What many people don’t know, however, is that Dance music, and its counterparts in Techno, House, and Trance, was born within LGBTQ communities. As author Luis Manuel-Garcia recently pointed out, “as house turns into acid-house, turns into techno, and all of the other sub-genres, somehow queer folks slip out of the established narrative and disappear.”
The queer and trans origins of house music can first be traced back to disco, and then to events like David Mancuso’s 1970s Loft Party. These private, afterhours parties were organized by a network of gay dancers in New York, including Larry Levan and Frankie Knuckles (the oft-cited “godfather of house music”). Levan and Knuckles then took their musical sensibilities the Continental Baths, a gay bathhouse in the city, where they continued to play for queers enjoying a nightlife cloaked in secrecy and a desire to escape the confines of a heteronormative existence in New York City.
Larry Levan, Frankie Knuckles and Tee Scott
Knuckles later relocated to Chicago, becoming the DJ in residence at The Warehouse (thereby giving House music its name), and Levan remained in New York, where his residency at the Paradise Garage helped fundamentally shape DJ culture as we know it today.
Urban gay clubs continued to nurture the disco sound that eventually evolved into House and Techno music by the early 80s. In New York, The Saint, ushered in a new era of electronic sounds and dynamic light shows that would eventually dictate the genre’s rave aesthetic in the years to come, and subsequently, the aesthetics of today’s EDM.
The Saint At Large in New York was located in a former planetarium dome
By the time the AIDS epidemic took hold in New York City, Disco, Dance, and House music were synonymous with the queer undertones they often tried to keep removed from the mainstream. Dance music took a swift turn in popularity, and would not re-emerge until the Acid House movement of the late 1980s, with a reformed, albeit largely heterosexual, following. The same straight narratives, coupled with a heightened cultural awareness of the dangers of ecstasy, dominated the discourse around the U.S. rave scene of the 1990s.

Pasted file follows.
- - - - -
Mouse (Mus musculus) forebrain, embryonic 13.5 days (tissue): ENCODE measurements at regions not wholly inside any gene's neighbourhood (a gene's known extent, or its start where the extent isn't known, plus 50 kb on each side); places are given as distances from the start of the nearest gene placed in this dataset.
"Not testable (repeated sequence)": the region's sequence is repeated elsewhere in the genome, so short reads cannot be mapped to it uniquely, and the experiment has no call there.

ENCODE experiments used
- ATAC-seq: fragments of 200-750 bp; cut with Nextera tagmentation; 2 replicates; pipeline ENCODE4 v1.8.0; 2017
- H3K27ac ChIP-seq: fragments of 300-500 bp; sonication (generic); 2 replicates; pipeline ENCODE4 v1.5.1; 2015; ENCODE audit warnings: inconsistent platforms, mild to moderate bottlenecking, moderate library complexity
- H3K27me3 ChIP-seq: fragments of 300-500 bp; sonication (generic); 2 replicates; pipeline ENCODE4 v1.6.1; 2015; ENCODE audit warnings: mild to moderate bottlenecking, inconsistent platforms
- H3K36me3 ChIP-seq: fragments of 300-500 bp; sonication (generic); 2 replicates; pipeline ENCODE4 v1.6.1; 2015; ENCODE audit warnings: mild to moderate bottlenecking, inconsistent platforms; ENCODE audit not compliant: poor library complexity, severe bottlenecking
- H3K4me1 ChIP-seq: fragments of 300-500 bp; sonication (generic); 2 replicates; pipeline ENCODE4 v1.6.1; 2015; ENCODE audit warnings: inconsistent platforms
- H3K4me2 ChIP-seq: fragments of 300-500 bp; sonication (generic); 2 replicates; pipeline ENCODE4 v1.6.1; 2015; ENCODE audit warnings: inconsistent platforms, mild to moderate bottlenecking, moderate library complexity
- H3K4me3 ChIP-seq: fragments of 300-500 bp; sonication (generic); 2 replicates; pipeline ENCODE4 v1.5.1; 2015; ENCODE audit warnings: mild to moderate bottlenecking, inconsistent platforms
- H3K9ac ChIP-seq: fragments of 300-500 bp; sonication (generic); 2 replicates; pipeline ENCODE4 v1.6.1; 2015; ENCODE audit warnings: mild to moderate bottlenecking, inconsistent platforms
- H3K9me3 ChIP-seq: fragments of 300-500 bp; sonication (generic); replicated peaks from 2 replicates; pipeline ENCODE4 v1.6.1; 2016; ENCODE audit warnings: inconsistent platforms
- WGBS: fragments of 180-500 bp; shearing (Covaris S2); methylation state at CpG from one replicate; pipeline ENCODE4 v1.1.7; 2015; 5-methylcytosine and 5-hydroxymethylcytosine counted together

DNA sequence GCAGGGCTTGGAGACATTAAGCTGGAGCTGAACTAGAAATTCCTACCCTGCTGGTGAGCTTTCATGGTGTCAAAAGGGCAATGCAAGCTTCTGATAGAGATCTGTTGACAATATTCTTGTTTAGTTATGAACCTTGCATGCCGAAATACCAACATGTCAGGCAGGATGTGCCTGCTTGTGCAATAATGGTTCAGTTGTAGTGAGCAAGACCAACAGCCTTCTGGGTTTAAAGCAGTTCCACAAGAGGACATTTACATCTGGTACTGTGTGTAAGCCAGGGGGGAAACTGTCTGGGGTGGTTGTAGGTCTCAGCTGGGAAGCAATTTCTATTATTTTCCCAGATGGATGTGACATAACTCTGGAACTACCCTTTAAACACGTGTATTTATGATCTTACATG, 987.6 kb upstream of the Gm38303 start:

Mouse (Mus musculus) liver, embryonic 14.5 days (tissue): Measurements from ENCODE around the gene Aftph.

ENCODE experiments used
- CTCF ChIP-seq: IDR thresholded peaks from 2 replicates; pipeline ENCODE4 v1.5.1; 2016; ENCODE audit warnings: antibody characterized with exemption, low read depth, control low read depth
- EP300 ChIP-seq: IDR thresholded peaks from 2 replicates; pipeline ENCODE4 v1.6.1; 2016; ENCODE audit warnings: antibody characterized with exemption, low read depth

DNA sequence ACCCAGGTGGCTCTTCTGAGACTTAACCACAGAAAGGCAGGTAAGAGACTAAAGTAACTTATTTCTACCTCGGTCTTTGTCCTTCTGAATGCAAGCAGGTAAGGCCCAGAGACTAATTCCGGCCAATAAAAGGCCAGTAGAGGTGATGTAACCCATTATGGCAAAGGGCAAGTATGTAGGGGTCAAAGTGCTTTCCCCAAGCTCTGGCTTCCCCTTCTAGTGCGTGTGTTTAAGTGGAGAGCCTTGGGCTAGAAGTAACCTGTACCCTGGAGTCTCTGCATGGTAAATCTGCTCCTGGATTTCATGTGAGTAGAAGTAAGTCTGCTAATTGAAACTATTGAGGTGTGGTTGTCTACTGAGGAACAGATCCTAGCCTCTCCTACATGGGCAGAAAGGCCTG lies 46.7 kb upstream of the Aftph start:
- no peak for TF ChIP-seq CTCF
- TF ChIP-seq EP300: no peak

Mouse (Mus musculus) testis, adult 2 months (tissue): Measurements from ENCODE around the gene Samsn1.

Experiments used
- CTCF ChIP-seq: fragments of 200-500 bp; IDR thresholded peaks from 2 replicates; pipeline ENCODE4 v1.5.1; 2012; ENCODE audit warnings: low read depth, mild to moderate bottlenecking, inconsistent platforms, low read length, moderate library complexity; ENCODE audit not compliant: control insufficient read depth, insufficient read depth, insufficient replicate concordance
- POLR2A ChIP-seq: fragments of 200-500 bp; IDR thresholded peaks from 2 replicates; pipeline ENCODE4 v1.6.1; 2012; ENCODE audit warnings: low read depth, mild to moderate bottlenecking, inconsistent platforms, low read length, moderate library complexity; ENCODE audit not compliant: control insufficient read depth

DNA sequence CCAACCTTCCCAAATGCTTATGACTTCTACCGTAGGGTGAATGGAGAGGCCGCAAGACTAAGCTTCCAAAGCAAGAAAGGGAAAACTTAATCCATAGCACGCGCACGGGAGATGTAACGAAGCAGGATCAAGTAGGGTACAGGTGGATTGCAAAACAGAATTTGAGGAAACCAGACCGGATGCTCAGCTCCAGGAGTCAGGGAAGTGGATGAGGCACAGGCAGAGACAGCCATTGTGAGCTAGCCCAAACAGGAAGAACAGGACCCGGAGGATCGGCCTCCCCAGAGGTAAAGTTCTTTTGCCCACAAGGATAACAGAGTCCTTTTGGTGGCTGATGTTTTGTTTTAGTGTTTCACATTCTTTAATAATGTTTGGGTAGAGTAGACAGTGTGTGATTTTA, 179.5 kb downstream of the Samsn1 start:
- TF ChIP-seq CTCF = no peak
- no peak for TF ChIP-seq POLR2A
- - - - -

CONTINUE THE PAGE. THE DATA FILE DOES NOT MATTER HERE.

As dance subcultures continued to evolve throughout the 90s (through the introduction of hits into the mainstream like The Prodigy’s “Smack My Bitch Up,”), and as legendary queer dance clubs began closing their doors, the gay roots of the dance genre were all but erased.
Although they are commonly overlooked in more mainstream conversations about the history of Dance music, the queer subcultures that brought this music to the international forefront represent a substantial flashpoint in the world of Dance. This is true, of course, of the cultural contributions of queer and trans people the world over, however it is important to acknowledge these realities both within and outside of LGBTQ history month. In celebrating LGBTQ history month, then, we want to remind ourselves that Dance music has, and always will be, inextricably and proudly queer.